Thursday, September 2, 2010

When to Start Taking CPP

With the change to the CPP penalty for taking your pension early, the calculation of what age is best to start collecting CPP changes as well. Most of these analyses to figure out the best age to start collecting CPP do not take into account possible investment returns.

The old rules used to penalize you 0.5% per month for each month before age 65 you start taking CPP. Now it is 0.6%. In addition, you can grow your CPP payments by 0.7% per month for each month you delay the start of payments past age 65.

So, if we call the CPP payments at age 65 a 100% pension, then if you start at age 60, your pension will be 64%, and if you start at age 70, your pension will be 142%. Note that these percentages stay fixed for the rest of your life. You'll get cost of living increases, but that's it.

For most people, the most logical method of determining when to start taking CPP is by the sophisticated when-you-need-the-money method. If you can't stand the thought of working past age 60 and you think you can get by with a reduced pension, then age 60 it is. Otherwise some other age between 60 and 70 will likely be dictated by when you need the money.

For a lucky few of us who have (or will have) enough money to optimize a little, the choice is more complicated. The usual analysis involves just adding the CPP amounts to figure out what starting age makes you the most money.

With this simple method, if you won't make it to age 74, start taking your pension at age 60. If you will make it to some age between 74 and 82, take your pension at age 65. If you will live longer than age 82, start taking your pension at age 70. You need a crystal ball to follow this advice, but at least it gives some useful idea.

This analysis took into account inflation because CPP payments rise with inflation, but it didn't take into account investment returns. Suppose that a retiree can afford to wait until age 70, but wants to know whether it makes sense to take CPP early and save the money. In this case, investment returns affect the decision.

The following chart shows how the age break points vary with investment returns (after tax and above inflation).

If our retiree expects to make no excess return above inflation, then we get the break points at ages 74 and 82 as in the earlier analysis. However, at 5% real return, the break points jump up to ages 79 and 92.

All this means that positive investment returns make taking CPP early even more attractive than in the simpler analysis.


  1. Your math changes for those in the public service, as the CPP is actually factored into the Pension you will be receiving, but still some food for thought.

    I plan on living forever, where is infinity on your graph?

  2. @Big Cajun Man: I'm no expert on public pensions, but I thought that the pension reduction was a calculation designed to take into account the value of CPP but that it isn't exactly equal to your CPP payments. I don't know if it factors in the actual age you start drawing CPP. If it does not, then my analysis still applies.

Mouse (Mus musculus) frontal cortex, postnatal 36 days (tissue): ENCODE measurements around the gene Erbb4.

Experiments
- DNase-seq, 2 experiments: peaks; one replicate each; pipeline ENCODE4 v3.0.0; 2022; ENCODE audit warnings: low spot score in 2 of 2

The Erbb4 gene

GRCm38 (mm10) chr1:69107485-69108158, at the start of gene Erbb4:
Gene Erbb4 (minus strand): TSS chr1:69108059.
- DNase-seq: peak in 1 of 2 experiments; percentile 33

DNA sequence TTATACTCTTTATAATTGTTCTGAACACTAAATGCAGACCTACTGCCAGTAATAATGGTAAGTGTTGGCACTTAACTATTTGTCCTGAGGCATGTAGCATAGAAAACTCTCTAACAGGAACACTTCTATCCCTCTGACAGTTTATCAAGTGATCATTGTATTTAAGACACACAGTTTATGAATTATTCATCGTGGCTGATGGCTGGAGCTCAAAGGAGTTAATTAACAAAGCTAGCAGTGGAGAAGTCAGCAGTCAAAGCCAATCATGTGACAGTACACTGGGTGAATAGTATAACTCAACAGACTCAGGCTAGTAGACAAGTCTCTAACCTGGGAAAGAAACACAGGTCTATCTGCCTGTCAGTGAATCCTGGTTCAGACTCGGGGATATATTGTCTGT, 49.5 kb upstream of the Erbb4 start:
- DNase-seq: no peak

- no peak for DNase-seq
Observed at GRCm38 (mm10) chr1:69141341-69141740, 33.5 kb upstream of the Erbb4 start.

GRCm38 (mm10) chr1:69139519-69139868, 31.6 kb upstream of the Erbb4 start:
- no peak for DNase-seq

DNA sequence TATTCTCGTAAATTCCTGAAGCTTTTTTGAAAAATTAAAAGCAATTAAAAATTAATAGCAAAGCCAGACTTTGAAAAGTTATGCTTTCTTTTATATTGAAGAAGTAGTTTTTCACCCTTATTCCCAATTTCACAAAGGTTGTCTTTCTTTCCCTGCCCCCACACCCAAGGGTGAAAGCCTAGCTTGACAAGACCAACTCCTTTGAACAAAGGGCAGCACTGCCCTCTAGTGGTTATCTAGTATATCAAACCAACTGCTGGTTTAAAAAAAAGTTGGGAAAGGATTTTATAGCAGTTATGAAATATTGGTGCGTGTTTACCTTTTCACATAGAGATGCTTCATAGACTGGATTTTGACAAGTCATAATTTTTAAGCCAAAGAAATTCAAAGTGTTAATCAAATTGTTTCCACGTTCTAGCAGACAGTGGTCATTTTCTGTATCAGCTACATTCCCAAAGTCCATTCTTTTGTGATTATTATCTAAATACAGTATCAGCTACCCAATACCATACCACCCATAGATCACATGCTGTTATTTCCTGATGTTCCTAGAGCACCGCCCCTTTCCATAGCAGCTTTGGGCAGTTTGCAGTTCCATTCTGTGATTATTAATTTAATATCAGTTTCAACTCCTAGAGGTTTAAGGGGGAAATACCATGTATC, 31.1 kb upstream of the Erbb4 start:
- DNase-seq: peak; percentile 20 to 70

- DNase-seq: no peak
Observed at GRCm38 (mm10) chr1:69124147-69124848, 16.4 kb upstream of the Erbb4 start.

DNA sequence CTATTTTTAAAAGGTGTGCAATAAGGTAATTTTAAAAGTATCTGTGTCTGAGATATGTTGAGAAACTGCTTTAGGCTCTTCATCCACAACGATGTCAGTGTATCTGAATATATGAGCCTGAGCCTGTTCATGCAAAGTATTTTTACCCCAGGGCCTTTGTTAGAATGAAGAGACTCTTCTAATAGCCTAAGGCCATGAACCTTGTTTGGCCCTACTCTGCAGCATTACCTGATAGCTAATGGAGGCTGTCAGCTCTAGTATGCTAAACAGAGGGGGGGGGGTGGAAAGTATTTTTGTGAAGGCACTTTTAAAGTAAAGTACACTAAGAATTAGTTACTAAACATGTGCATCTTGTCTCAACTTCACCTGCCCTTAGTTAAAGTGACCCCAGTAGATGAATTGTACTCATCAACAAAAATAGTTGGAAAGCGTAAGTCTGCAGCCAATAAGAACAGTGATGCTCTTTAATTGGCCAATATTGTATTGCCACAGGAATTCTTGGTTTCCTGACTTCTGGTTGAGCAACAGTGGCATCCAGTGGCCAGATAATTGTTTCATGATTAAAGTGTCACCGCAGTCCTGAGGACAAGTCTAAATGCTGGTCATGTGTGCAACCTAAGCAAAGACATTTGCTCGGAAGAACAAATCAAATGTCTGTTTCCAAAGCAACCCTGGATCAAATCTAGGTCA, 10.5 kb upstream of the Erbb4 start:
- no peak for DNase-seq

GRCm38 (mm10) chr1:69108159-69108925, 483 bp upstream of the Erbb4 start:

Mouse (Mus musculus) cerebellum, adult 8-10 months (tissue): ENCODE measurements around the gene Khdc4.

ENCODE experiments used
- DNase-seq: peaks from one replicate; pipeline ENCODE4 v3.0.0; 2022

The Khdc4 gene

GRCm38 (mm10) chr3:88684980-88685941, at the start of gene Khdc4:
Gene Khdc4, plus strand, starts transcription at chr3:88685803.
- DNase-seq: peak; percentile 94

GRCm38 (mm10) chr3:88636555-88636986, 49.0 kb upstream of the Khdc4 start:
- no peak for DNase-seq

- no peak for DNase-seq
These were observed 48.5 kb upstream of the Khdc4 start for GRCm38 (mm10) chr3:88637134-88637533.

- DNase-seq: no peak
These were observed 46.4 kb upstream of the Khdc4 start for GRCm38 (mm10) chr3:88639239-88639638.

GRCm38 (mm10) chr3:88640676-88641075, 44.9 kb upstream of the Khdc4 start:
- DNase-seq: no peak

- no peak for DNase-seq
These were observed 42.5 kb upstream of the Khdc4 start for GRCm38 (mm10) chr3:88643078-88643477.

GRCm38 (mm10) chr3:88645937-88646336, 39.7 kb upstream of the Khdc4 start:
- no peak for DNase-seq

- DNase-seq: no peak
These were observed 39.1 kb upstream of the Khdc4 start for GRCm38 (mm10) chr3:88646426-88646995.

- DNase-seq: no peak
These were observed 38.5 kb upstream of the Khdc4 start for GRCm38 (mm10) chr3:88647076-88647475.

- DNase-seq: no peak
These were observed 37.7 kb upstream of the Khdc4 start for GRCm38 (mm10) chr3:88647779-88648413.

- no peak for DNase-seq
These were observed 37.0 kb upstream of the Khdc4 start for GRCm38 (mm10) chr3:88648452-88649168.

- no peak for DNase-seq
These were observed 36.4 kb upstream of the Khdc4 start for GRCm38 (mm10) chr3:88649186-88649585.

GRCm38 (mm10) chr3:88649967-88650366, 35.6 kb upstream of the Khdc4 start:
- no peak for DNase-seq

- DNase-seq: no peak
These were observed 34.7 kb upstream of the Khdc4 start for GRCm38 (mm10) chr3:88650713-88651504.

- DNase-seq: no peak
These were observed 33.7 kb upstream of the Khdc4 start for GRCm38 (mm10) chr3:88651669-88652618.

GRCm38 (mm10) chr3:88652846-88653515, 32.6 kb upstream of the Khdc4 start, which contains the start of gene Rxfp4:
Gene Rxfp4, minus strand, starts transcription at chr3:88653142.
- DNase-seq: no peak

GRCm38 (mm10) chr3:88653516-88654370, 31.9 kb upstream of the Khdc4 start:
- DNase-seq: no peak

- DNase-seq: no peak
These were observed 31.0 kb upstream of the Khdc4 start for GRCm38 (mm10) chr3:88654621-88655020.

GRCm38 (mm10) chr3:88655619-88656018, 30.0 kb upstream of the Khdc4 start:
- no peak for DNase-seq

Infinity is just above age 95 -- it means that you shouldn't start your CPP until age 70 :-)

  3. I'm not sure I understand your calculation. Did you assume the person's investment portfolio started at $0 at retirement and then all CPP proceeds were invested? That seems a rather artificial situation, but perhaps it is representative after all for those people who don't really need their CPP to pay their expenses.

    Many real retirees probably have most of their net worth in their homes (real estate), meaning their real investment returns would be around 0%. However, I suspect 0% would not be the right number to plug into your chart -- would it be better to plug in the expected returns for the actual CPP proceeds being invested?

  4. @Patrick: As I said in the post, most people will make their choices based on much different considerations -- mainly when they'll need the money. My calculations are mainly relevant to those who don't need to spend CPP payments. It is based on saving the money and investing it somehow. Generally, any ability to invest part of CPP payments for a positive real return tends to push people toward taking CPP earlier.

  5. Hi Michael,

    For people who have stopped working before 60 and have worked say 25 years rather than 40, the CPP they will get at age 60 will be MORE than 64% of what they will get at age 65, as the base of CPP calculation base will be 5 years less. Correct?


  6. @Al: I can't find anything definitive about your question on the CPP web site. Your question boils down to whether there is any extra penalty for not working for the 5 years from age 60 to age 65 while waiting to collect CPP at age 65. The important question is how the 5 years of not working affect the percentage of a maximum pension amount that you're entitle to. This business would be a lot easier if the government would just publish the exact calculation they perform in computing CPP payments.

  7. One thing a person would have to consider if they elect to take CPP early is the income tax consequences. If they are still working at age 65, there is a strong possibility of CPP being tax indirectly due to OAS clawback.

  8. The CPP government site does, in fact, state that if you don't work between 60 and 65, your CPP benefit will be reduced, because those years of no income figure into the calculation of your benefit.

  9. @Anonymous: That makes sense. Thanks. Do you happen to know where I could find a description of how the government computes the percentage of maximum CPP benefit that you'd get? I've read fuzzy descriptions of what information is taken into account, but I've never seen a precise description of the calculation.